Certain films hit you just right. Right in the feels. You sit down in your seat at the theater hoping for some kind of escape, and get a heartwarming tale about a subject that is unfortunately still ripping through the headlines. The film leans into you with all its might and leaves you with a smile in the end. With Thanksgiving one day away, what more could you ask for?
Equal parts crowd pleasing and unexpectedly hilarious, Peter Farrelly's Green Book hits theaters at the perfect time, aiming to please while reminding people of how hard things used to be and still are. The title of the film refers to a special handbook that accompanied African Americans throughout the deep Southern parts of the United States, warning them away from certain restaurants and hotels while advising them to stay in true dumps.
The film picks up in 1962 where racism was at the height of its ugly injustice. Tony Lip (Viggo Mortensen) makes his living by being the muscle at a nightclub and the backbone for his family; smashing in faces by night and being a loving father and husband to his wife (Linda Cardellini) and kids by day. Tony has a penchant for violence, but he's a tender soul with a full heart who just wants provide for his family. A product of the mean streets of New York, Tony is given a job to drive the world renowned pianist, Dr. Don Shirley (Academy Award winner Mahershala Ali), or as Tony calls him, "a doctor of pianos or sumthin."
Thrown together on the road through the dangerous, most racist areas of the country in the 1960's, Tony and Dr. Shirley are the classic odd couple: the former is an overweight punch first, think later tough guy with a reputation for keeping people safe, and the latter is a reserved introvert with a drinking problem who happens to be the greatest piano player ever. I don't need to draw out what happens next for you to get an idea of what Farrelly is cooking up.
What you get is a story about one of the sweetest and most unconventional friendships of all time. Two men from opposite sides of the world learning each other's worlds and how to break down the walls of color, class, and stature. Tony isn't a racist by trade, but he's uncomfortable in the beginning around African Americans, so Shirley helps thaw out that block of ice around his soul. In return, Tony helps the Doctor live a little. They each learn something about each other along the way.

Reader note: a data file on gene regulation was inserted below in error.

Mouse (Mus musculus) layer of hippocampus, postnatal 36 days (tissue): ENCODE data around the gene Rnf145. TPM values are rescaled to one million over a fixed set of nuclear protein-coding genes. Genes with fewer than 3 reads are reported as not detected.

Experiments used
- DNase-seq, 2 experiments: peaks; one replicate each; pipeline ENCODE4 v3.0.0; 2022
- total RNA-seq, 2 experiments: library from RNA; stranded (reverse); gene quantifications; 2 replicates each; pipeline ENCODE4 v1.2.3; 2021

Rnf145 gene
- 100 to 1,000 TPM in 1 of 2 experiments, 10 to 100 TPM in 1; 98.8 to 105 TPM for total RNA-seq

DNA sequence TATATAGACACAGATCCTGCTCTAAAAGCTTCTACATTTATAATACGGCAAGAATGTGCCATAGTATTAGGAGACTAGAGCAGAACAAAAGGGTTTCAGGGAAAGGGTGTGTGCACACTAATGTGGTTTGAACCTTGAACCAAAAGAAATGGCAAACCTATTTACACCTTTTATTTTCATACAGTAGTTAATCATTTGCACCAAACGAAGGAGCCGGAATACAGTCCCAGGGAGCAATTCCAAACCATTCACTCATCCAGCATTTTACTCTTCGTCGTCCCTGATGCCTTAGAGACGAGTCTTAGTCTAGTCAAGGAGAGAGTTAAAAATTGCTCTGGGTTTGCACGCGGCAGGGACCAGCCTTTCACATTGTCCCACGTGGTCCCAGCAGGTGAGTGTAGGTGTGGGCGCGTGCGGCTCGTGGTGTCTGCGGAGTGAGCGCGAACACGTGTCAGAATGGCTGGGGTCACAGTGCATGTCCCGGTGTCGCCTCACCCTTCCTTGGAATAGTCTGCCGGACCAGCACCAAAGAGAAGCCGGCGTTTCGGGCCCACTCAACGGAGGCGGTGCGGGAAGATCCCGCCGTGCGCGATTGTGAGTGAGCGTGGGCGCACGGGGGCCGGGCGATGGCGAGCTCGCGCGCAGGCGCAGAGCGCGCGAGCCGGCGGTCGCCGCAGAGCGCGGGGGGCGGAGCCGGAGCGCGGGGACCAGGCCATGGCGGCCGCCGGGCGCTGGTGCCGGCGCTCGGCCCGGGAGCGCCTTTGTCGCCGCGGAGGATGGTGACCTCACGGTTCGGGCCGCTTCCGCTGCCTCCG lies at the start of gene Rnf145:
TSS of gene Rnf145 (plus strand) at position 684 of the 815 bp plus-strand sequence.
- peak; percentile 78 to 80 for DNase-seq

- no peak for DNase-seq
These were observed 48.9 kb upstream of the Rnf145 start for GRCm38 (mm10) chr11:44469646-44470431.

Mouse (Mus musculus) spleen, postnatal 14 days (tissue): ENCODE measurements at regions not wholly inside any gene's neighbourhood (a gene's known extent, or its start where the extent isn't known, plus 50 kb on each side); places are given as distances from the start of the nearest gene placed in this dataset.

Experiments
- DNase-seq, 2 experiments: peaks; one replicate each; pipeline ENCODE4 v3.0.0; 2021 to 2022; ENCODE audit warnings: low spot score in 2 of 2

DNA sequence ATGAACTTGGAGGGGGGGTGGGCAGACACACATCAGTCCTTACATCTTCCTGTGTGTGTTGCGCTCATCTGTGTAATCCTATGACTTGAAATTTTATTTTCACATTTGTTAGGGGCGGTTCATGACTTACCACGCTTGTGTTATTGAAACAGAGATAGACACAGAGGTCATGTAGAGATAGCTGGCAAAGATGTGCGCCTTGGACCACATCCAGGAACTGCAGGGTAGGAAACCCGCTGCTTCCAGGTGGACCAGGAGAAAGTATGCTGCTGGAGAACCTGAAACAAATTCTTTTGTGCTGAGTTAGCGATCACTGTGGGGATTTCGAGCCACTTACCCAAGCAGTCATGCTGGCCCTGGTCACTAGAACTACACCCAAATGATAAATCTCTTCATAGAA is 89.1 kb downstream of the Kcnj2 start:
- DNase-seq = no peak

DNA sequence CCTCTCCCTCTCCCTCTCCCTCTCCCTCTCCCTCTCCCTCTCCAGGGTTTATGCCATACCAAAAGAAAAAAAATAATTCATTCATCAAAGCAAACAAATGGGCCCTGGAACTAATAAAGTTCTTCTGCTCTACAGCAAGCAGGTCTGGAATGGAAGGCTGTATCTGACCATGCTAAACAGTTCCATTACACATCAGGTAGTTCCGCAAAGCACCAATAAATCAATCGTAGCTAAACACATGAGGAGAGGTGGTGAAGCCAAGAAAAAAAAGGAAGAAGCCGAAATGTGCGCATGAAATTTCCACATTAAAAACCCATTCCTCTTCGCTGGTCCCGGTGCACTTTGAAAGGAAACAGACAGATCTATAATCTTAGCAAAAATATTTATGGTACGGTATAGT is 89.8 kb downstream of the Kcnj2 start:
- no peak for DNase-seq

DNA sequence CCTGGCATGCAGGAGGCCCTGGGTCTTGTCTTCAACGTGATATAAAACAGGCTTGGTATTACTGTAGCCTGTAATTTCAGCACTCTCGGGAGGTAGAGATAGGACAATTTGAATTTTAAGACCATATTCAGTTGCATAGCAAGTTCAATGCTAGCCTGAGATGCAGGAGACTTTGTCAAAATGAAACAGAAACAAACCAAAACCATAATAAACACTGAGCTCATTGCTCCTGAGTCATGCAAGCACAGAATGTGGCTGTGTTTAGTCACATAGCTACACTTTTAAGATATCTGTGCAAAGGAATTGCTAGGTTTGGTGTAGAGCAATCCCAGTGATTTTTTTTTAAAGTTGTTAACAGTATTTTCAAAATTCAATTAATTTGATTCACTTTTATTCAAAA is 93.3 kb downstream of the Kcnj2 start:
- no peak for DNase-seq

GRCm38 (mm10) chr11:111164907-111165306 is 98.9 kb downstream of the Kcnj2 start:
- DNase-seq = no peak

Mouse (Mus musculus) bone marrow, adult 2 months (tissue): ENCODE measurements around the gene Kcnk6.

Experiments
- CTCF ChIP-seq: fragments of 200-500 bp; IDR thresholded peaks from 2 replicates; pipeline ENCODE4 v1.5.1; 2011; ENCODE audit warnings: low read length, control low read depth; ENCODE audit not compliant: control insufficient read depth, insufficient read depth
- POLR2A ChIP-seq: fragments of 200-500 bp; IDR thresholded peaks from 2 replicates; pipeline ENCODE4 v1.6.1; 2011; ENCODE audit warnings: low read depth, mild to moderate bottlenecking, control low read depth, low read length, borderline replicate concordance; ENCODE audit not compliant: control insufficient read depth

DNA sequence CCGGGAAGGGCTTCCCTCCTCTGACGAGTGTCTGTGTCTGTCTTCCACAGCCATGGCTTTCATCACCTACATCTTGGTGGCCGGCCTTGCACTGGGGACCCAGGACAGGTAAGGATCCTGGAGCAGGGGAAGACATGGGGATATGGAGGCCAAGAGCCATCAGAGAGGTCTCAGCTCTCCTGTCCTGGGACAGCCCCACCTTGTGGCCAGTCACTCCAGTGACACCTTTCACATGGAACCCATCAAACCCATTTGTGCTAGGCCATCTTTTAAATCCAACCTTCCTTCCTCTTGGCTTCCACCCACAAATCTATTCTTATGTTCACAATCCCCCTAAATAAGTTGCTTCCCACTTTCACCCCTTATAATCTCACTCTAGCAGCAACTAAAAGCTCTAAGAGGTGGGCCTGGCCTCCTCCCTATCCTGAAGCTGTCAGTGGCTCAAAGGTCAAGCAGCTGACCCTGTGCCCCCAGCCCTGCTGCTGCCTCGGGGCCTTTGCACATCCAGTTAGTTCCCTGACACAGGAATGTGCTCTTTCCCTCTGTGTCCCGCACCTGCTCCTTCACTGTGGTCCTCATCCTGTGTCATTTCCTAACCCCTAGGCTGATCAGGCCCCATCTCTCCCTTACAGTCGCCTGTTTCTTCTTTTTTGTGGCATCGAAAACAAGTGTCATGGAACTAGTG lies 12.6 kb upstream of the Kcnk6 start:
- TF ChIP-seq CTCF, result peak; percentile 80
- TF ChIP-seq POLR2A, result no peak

Mortensen and Ali make this film work. You have a couple marvels here working at the top of their game. If these two acerbic performers weren't so good at climbing into the skin of any character they took on, the film would be stuck on a lower level. Mortensen, packing on the pounds and perfecting the accent, lives and breathes a middle-aged man with a chip on his shoulder. A guy who takes care of other people's problems, but never thinks about himself. Ali, who is starring in HBO's upcoming third season of True Detective, is a true chameleon, and it's required because Don Shirley has a few secrets that need to be played out in a certain fashion.
The two actors have unbelievable chemistry with each other, which makes for a ton of laughs. On a recent press tour stop, Farrelly admitted to being surprised at how much comedy came out of the film due to Mortensen and Ali playing off each other so well. A scene where Shirley helps Tony write a love letter to his wife is every bit as funny as it was in the trailer, but more so due to the trajectory the film takes in getting to that moment.
In Green Book, the unexpected humor allows the dramatic parts of the film to land harder, creating a more powerful effect. There have been countless films made about racism and its repercussions and horrors, but neither of them will make you laugh like this film will. At one point, I laughed so hard I had to lean back in my seat slowly and check my six.
When I first saw Farrelly, who is well known as one half of the brother directing duo that helmed There's Something About Mary, directing such a vital film, I was taken aback and unsure if it could work correctly. Now that I have seen the film and know how important comedy was to this true story, he was the best choice. Whenever the events in the film get too heavy, Farrelly lightens it up without disrespecting the era and the torment that occurred. He walks a fine line and doesn't fall once.
Is there a little too much cinematic syrup poured over the final 20 minutes? Sure, but there's nothing wrong with a little extra sweetness in your holiday movie offering. You aren't walking into the theater looking for something highly original and profound. Just a sweet and relaxing couple hours that may teach you something in the end, or at least make you feel good.
Green Book made me feel pretty good. The movie's soul warmed me up on a cold night. When I left, people were laughing, cheering, and full of good vibes as the doors opened. They weren't left confused, ripped up, or wondering what they just saw.
Thanks to a couple pros at the wheel and a helping dose of comedy from its co-writer/director, Green Book excels and fulfills all the promise that its trailer made. A crowd-pleasing delight that exceeds its modest expectations.